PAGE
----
Despite an ultra-modern society and the gigantic swell of the Korean wave, South Korea quietly fosters a fascination for the dark and supernatural. Unfulfilled souls and ghosts of the dark past persist in locations obscured by skyscrapers and attractive landscapes. And some places have been given a fresh breath of life, albeit brief, by K-dramas and you may not recognize the creepy locations until after the lights and cameras are cleared out.
From an abandoned theme park to majestic palaces, here are the creepiest K-drama filming locations paranormal thrill-seekers should visit in South Korea.
Just because this amusement park in Seoul is already barren and abandoned doesn’t mean it can’t deliver any more thrills. It’s the chilling kind of thrill, though. It hasn’t been long since Yongma Land was closed in 2011—after a young girl met with a fatal accident during a faulty ride. Since then, the girl’s spirit is said to have been roaming the park grounds.
Despite its eerie state, it’s quite versatile as a K-drama—and even K-pop MV—filming location. Though not currently operational, the park has come alive in K-dramas such as Perfume. On the other hand, K-dramas such as Tell Me What You Saw and Alice have cashed in on its image as a dark and desolate place.
Yongma Land is open to visitors for a fee of KRW 10,000.
Location: 118 Mangu-ro 70-gil, Mangu-dong, Jungnang-gu, Seoul
Sinseol-dong Station Ghost Platform
Beneath the modern-day Sinseol-dong is a so-called “Ghost Platform.” It was built in 1974 but quickly became obsolete due to route developments. It exists behind purple steel doors—a cold and dreary subterranean tunnel that makes it an attractive passage not for trains but for things beyond our realm.
The Ghost Platform is currently closed for visitors, but it has been opened to the public on a few occasions in the past, so we can hope for the city government to open it again for tours. For now, you can visit Sinseol-dong Station itself, look for the steel passage, and savor the otherworldly charm of this aged station.
Location: Yongsin-dong, Dongdaemun-gu, Seoul
Have you tried visiting a Korean palace at night? They’re some of the creepiest places to be in the wee hours, potent with ghosts of the past. Changdeokgung is most notable, said to be haunted by spirits of royal blood and nobles.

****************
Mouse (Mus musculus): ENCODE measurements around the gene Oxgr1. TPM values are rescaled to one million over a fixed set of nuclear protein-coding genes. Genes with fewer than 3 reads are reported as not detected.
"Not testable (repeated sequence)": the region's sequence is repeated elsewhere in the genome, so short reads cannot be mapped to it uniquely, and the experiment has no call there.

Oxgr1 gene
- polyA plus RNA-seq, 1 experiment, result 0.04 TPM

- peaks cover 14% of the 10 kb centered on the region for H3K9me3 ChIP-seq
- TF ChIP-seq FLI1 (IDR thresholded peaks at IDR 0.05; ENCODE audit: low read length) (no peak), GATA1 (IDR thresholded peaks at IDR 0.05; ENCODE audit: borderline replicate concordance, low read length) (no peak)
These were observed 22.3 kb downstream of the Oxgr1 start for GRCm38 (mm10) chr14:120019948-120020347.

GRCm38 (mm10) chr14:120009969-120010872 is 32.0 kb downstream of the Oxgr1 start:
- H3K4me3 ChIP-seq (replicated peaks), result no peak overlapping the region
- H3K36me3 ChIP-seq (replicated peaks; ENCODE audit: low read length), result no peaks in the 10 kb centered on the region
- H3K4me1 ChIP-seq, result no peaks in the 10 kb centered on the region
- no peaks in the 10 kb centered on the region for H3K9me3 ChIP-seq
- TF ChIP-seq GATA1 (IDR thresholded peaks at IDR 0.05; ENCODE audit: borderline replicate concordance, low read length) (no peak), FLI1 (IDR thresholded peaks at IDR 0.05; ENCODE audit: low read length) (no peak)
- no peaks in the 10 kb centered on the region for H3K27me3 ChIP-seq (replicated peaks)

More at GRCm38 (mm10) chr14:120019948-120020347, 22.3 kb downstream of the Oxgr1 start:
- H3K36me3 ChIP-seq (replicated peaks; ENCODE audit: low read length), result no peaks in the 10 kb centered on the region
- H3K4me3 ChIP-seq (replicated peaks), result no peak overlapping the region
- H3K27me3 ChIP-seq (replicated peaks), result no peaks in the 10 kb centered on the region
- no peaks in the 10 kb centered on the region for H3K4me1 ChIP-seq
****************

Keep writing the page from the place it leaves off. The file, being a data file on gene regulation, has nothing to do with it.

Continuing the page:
In present times, the palace easily obscures its dark history by offering a beautiful backdrop for historical K-dramas such as The Crowned Clown and Love in the Moonlight.
Location: 99 Yulgok-ro, Waryong-dong, Jongno-gu, Seoul,
With a presence more subdued, Gyeonghuigung is arguably the creepiest (also the smallest) out of the five grand palaces of Seoul. Deep inside the palace, past Sungjeongjeon Hall, a cursed rock called “Seoam” sits radiating the aura of past kings—some of whom are not the most virtuous.
It’s said that you can hear disembodied voices here at night. The palace being poorly lit at night adds to the creepy factor.
Location: 45 Saemunan-ro, Sajik-dong, Jongno-gu, Seoul
Yongin Korean Folk Village
Another popular filming location for historical and fantasy K-dramas is the Korean Folk Village in Yongin, Gyeonggi-do. While it’s a great place to stock up on knowledge about South Korean history and tradition, it will also give you a good dose of heebie-jeebies with tales of hanbok-clad long-haired virgin ghosts.
If you want the ultimate thrills, Korean Folk Village also houses “Legendary Hometown” and “The Horror of Ghost Zone,” featuring immersive experiences of South Korea’s ghosts and legends including the famed virgin ghost. Enter at your own risk.
Location: 90 Minsokchon-ro, Giheung-gu, Yongin-si, Gyeonggi-do
Wonder how these locations look on the small screen? Download the Viu app for free and binge-watch the K-dramas featuring these creepy locations!
Check out more historical and cultural sites worth visiting in South Korea on KKday!